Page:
Three Questions: Lead Pastor Alex Wickell

Three Questions is a semi-regular series where we introduce individuals across the NAB with the same questions: What’s your story? What’s ministry like for you? What are you learning? This week, we hear from Alex Wickel, lead pastor of The Branch Community Church in Chicago, Illinois.

What’s your story?

I was born and raised in Chicagoland. I’ve been married for twelve years to my wife, Erin; we have a six-year-old (Addison) and four-year-old twins (Elijah and Sienna). I grew up in a denominational church, but I didn’t begin following Jesus until I was in high school. It was later that I felt the call to spend my life helping others find Jesus. I did my undergraduate work at North Park University and my graduate work at Northern Seminary. I have been in full-time ministry for fourteen years and have served in youth ministry and worship ministry in small churches and large churches. I now have served at my current church (Branch Community Church) for eight years, the last two of those as the lead pastor.

What’s ministry like for you?

Our church, Branch Community Church, is located on the north side of Chicago. Our neighborhood is very family-oriented, with a large Polish population, as well as a growing Hispanic population. Many first responders live here. Our church community has been shaped by several influences. Our worship and prayer ministry has become increasingly dynamic as people with charismatic backgrounds have joined our church. We are very engaged in our local community and have a weekly food pantry that serves food to hundreds of people each week. I developed my preaching approach in a church that was primarily exegetical, and I share the preaching responsibility quite a bit. All these characteristics add up to perhaps my favorite thing about our church: We really are a diverse church with many perspectives and influences. That is very special.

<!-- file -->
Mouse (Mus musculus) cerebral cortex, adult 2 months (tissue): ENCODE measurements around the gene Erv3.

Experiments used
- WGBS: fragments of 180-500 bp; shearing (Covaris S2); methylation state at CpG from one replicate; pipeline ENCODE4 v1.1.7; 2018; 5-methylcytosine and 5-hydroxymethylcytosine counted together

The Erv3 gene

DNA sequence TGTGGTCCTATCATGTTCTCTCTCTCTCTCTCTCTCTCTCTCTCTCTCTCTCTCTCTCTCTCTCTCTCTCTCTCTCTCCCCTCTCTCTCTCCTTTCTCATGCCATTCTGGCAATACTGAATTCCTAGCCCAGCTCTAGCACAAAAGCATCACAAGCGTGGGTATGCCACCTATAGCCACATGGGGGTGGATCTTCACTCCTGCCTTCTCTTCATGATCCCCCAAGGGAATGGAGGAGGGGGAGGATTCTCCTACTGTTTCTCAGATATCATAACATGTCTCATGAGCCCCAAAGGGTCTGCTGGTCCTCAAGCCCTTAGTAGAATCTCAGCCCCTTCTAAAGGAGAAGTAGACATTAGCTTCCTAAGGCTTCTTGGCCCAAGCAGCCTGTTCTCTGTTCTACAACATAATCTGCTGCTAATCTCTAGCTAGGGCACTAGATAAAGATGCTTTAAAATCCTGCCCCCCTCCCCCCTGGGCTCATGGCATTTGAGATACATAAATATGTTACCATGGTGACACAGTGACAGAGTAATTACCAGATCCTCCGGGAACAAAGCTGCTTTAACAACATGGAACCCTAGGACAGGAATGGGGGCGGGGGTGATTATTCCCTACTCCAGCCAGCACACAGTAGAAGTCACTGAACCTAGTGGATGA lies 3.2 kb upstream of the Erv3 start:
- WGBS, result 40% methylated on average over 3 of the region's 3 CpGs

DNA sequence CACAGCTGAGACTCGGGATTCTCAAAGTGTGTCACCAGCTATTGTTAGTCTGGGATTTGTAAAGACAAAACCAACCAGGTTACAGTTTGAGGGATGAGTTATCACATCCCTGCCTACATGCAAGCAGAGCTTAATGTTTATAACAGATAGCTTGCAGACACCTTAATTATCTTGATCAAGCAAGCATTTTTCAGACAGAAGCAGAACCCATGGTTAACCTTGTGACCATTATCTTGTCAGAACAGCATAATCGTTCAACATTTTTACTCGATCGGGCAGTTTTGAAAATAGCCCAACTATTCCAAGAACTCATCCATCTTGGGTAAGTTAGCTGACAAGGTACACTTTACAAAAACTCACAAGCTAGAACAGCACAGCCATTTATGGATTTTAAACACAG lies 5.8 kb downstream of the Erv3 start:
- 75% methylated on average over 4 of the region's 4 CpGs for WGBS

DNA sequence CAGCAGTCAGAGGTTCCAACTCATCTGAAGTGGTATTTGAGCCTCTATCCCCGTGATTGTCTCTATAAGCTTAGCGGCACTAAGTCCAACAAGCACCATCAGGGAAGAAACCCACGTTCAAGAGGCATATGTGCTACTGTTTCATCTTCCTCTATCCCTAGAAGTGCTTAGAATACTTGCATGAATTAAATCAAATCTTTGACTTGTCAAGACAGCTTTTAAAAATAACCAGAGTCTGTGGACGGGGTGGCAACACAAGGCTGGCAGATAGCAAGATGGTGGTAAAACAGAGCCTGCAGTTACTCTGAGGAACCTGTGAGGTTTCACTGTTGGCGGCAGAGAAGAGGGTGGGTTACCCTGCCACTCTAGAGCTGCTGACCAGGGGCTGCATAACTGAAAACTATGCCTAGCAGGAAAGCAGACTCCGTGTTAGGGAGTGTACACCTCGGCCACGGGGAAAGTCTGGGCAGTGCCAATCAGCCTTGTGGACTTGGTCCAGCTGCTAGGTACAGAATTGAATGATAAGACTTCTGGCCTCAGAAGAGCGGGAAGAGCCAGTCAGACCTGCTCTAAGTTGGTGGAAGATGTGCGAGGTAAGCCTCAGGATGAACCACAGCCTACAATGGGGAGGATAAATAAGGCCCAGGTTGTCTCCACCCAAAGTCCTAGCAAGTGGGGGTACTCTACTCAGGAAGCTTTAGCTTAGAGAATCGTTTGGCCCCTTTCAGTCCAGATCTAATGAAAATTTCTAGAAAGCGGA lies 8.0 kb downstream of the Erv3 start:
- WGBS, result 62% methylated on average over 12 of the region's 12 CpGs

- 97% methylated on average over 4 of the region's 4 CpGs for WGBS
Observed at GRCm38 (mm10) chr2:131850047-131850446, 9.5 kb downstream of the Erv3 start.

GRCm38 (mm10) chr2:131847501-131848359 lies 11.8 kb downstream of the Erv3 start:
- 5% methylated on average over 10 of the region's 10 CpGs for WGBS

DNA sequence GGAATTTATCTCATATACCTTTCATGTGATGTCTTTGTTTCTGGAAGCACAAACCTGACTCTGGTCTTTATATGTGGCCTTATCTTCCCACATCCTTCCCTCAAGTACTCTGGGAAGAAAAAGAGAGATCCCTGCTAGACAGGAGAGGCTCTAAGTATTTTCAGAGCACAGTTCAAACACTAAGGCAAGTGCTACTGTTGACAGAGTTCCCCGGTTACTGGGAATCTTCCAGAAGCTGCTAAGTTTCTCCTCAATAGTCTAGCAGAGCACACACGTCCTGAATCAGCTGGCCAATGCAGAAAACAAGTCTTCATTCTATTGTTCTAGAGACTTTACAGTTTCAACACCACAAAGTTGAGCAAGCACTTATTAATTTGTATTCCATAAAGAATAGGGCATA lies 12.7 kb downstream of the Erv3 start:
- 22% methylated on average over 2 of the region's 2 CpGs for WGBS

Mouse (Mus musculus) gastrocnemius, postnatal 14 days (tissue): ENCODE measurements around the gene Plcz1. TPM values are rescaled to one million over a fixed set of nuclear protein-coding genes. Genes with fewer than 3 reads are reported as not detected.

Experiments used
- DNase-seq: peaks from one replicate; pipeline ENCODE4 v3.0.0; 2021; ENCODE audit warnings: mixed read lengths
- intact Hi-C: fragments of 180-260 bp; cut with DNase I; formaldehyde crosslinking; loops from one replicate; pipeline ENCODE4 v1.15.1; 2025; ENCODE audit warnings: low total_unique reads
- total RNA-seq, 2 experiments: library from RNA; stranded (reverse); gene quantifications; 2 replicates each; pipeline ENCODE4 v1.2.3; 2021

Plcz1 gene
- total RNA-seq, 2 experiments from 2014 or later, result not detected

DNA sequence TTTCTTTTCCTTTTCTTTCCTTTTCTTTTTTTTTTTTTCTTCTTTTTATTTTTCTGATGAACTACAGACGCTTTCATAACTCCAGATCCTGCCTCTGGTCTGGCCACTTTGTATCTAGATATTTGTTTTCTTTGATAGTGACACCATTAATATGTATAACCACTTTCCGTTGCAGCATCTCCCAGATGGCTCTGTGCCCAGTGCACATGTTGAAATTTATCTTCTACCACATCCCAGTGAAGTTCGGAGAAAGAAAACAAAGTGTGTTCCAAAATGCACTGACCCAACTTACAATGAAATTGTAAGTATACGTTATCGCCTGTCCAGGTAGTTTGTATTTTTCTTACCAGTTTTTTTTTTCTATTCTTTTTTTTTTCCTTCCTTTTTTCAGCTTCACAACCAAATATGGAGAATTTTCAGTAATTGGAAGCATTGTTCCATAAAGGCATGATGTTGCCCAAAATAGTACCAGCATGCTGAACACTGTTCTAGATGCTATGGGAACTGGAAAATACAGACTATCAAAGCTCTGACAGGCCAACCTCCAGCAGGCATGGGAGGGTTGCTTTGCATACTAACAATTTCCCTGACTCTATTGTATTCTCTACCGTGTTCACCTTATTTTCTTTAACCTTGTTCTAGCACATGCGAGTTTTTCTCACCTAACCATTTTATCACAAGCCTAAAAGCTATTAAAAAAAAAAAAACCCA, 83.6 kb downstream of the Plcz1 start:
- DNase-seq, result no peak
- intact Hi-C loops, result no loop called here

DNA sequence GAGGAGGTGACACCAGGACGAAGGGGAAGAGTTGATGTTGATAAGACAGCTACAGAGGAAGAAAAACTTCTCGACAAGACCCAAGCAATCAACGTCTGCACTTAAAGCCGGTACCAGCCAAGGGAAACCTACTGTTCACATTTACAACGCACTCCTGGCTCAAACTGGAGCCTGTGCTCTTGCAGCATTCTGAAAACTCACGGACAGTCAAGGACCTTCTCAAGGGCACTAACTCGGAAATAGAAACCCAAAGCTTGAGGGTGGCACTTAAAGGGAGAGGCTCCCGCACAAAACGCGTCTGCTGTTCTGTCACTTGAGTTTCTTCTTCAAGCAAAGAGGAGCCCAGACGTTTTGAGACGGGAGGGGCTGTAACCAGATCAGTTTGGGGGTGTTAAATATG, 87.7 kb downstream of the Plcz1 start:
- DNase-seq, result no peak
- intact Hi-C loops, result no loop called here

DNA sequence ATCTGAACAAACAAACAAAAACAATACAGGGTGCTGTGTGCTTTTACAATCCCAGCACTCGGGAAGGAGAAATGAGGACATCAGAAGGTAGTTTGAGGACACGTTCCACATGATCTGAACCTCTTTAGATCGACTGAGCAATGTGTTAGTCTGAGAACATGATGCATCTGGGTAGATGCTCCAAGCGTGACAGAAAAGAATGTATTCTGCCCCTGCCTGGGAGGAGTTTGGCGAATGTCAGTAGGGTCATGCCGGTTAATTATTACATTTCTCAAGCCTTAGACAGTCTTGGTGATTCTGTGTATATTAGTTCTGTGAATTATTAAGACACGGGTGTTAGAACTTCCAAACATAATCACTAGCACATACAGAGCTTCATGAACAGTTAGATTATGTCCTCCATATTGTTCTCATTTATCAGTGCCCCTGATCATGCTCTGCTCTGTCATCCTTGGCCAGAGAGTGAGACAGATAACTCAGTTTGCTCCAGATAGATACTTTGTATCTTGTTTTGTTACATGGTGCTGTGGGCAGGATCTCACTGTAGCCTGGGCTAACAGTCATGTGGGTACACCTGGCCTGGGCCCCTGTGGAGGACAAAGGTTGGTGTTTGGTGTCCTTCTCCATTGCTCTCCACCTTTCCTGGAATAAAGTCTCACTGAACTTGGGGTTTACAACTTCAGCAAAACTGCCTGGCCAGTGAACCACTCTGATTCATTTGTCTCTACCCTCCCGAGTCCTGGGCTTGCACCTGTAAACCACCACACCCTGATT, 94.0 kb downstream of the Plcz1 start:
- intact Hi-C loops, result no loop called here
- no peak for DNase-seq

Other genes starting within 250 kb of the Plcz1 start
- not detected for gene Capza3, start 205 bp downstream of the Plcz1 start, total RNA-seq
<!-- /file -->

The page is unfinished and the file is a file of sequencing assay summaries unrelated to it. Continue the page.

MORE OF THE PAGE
What are you learning?

Walking through the difficult pandemic years led to us wrestling with many things, including race, politics, and cultural engagement. It revealed and shaped much of who we are. It feels like we are through that chapter and are currently in a position of trying to reengage our mission now that we have learned much through these discussions and situations. Some of my present learnings have to do with digital strategy, leading and teaching through hot-button issues, directing and empowering a highly gifted staff team, developing a holistic discipleship initiative beyond small groups, and cultivating a culture where church feels like family.